Because $12.50 translates to just $500 dollars for a 40 hour work week ($2000 a month; $24,000 a year). Combine this minimum wage with Obamacare subsidies for health care, and you’ve got every full-time worker in the U.S. with a basic floor of dignity from which to live (capable of renting an apartment and making ends meet).
I would also gauge a $12.50 minimum wage to inflation so that no full-time worker in America ever again sees an erosion in his or her basic standard of living. If you work full time in the United States, you should know, at minimum, that you’ve got access to $2000 a month and health care. It’s motivating to know this; it’s spiriting.
I also favor a $12.50 minimum wage because worker productivity increases every year (primarily due to technology advances), but businesses do not tend to share this benefit to general efficiency with low-end workers. In other words, each year that the minimum wage does not increase, businesses are essentially pocketing the profits from low-end wage earners’ increased productivity. A $12.50 minimum wage would share the productivity gains of recent years with low-end wage earners.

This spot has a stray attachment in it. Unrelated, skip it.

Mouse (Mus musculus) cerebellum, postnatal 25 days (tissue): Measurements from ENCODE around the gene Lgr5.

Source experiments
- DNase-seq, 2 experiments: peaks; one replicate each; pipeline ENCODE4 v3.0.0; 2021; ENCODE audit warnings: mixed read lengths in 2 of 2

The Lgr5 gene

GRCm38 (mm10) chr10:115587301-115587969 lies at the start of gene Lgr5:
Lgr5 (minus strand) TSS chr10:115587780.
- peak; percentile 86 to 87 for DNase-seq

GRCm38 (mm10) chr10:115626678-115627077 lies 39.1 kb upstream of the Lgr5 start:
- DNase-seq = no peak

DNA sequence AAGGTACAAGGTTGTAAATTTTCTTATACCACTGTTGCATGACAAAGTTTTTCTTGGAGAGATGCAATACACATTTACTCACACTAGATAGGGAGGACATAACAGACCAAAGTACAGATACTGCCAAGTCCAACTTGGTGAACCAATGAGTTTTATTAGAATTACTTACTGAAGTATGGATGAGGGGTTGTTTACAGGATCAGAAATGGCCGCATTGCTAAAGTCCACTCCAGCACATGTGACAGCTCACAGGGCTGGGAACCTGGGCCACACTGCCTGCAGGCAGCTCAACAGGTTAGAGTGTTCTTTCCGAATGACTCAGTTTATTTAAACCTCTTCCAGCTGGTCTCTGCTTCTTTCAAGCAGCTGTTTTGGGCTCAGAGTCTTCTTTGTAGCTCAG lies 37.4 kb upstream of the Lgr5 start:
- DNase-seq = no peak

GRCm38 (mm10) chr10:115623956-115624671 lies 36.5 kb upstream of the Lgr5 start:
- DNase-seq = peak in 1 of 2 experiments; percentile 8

And this is just. A $12.50 minimum wage gauged to inflation (or perhaps a tiny percentage above inflation) means that, if the average American worker is more productive year over year–generating more goods and services for the same hour of work–at least some of those productivity gains would be shared with workers at the lowest rungs of the wage scale.
I also favor a $12.50 minimum wage because unions are weak in the United States. If the government doesn’t step in and function as an honest broker on behalf of hard working Americans, it basically means that you are leaving the low wage worker at the mercy of lawyered-up people of means. One group has the leisure and resources to defend their interests, the other does not. In a democracy, one of the things that workers have going for them is the ballot box. They can use it as a substitute for union organizing by electing labor-sympathetic politicians, providing some push-back to the ever greater accumulation of wealth in the hands of the richest 1%.
So that’s why I favor a $12.50 minimum wage gauged to inflation. I acknowledge that it might not be good in the short term for inflation and unemployment (both might go up a bit on the initial implementation), but I think it would, over the long term, be good for society as a whole. Any negative effects would not be lasting.
What say you?